Wednesday, 5 March 2014

Confession of a Nord

It began previous summer. During a long episode of die-hard studying and personal development I promised myself to have a gaming spree. I'd get a heavy duty pc that would play games on ultra-high graphic settings and I stacked up on games during steam summersale. So it came to be.

My steam account is full of wonderful games that allow for a high level of immersion and my graduation present has an i5, 16GB ddr3 ram and 2GB ddr5 graphic card. It takes 20 seconds to boot fully, heck I can't even sit down properly before it's finished booting. Around 6 weeks dedicated to gaming went by in a breeze. I didn't even care for that for a feeling of accomplishment, I was just gone for a while.

The game I played most (by far) was Skyrim. It was a sense of true freedom I felt, and some stories truly thrilling. Till now I haven't played a game with a story as AWESOME as Chrono Trigger, but still it came close. By now I've put in over 600 hours of gameplay in total, about 15 weeks of 40 hour work. Yesterday I even did some real research concerning the lore of the game, and discovered that there were many layers of depth still to be discovered.

Last week I went to Spil Games for a job interview, it ended up not being my cup of tea. But still I was asked a question I hadn't asked myself in a while, "why are you so fascinated by games?" . After my thesis on motivation in games and this gaming spree it's time for a recap. Talking and writing about games and the interplay of game and psychology always lights a spark in me. No other medium been able to capture me so deeply while allowing me so much freedom, even if the freedom is only imagined. And that link created by the interplay of the self and a thing is truly mesmerizing to me.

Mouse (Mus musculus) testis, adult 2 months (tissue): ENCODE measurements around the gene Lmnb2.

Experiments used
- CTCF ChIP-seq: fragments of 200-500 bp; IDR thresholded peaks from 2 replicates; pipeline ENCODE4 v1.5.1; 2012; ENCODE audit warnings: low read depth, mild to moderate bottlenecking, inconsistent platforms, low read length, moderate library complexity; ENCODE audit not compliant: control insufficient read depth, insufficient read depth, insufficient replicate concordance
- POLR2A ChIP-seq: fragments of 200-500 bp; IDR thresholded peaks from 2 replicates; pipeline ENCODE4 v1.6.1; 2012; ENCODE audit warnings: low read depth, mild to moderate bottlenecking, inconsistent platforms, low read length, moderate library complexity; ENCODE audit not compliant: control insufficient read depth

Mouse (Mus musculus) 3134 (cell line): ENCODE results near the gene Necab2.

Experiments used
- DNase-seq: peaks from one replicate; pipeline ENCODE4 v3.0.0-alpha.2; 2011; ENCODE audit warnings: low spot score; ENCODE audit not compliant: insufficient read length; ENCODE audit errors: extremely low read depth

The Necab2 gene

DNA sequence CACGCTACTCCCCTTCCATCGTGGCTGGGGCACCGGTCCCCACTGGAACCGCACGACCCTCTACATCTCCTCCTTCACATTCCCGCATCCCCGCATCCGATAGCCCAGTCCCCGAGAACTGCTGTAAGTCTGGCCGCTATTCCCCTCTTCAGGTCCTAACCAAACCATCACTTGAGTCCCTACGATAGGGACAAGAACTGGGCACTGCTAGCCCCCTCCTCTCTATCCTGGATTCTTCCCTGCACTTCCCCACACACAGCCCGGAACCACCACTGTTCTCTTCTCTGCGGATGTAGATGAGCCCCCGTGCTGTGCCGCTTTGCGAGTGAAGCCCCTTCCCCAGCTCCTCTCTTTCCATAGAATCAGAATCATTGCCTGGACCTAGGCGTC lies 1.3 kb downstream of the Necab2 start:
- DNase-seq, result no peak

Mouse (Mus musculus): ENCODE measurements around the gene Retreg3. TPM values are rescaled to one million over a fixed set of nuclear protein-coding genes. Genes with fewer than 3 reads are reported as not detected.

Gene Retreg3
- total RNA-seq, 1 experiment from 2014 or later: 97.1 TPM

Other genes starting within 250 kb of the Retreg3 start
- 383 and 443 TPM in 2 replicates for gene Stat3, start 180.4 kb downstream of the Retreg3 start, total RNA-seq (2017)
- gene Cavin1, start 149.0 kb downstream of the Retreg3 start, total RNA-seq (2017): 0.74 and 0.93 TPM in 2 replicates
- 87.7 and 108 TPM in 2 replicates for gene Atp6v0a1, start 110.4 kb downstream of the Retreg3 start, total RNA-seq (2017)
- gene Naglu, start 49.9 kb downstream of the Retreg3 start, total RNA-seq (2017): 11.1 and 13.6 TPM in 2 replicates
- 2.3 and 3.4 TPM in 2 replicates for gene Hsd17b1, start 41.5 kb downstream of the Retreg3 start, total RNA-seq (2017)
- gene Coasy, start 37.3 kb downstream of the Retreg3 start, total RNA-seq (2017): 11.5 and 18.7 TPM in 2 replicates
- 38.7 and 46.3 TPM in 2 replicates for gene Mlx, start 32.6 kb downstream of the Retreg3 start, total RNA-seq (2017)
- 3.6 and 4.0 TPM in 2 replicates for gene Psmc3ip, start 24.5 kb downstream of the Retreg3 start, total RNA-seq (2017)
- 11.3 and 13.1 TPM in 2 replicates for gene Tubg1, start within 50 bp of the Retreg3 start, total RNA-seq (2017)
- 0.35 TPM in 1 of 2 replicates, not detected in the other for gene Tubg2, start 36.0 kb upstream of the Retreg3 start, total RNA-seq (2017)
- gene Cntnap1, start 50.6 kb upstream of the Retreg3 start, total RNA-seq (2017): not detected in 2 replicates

Games do not simply provide a few things like emotional stimulation, no it's far more elegant. Games trick players in seeking out what they want and need. It's easier for a game so to say to entertain a media user than a movie for example. The director has to try and match the movie to what he/she things the needs of the audience are. There's no going back after the movie is shot. Some games trick players to create their own movie.

How does this interplay arise?
First of all the identification processes, each character you play, you play in your own way. The actions are not only related to the character but also to yourself. This creates a bond that is potentially far stronger than any other medium. Open world rpg's like Skyrim and probably GTA take this even farther, allowing you to fully customize your character. Stories allow for further identification and can give more depth to the character.

A second part that's very true is the challenge you feel during certain parts of the game. Games that have an unbalanced difficulty curve are not nice to play and break your personal movie. The challenge is preferrably created by different elements but mainly with cognitive challenges and puzzles (could have been better though in Skyrim) and skill challenges (like fighting) that generally requiere a certain level of mastery of the game mechanics. Skyrim allowed me to pursue the skills that I felt were challenging

A third part is arousal, from adrenaline rushes to pure joy after surviving an ordeal. I can not even count the times I was suddenly startled by a hidden enemy, or sometimes the thrill of chasing and facing something. This arousal can be experienced as a refreshing shake up from mundane life. Luckily probably, I wouldn't want that many "Ooooh shit" moments as in games.

Still something that precedes this all is the gratification of interest. People select to a certain degree their media on their interest. Though interest is a pretty vague concept in my opinion, we still follow it. Things that stimulate my fantasy are always on the top of my list.

What game did you spend a significant part of your lifetime on?

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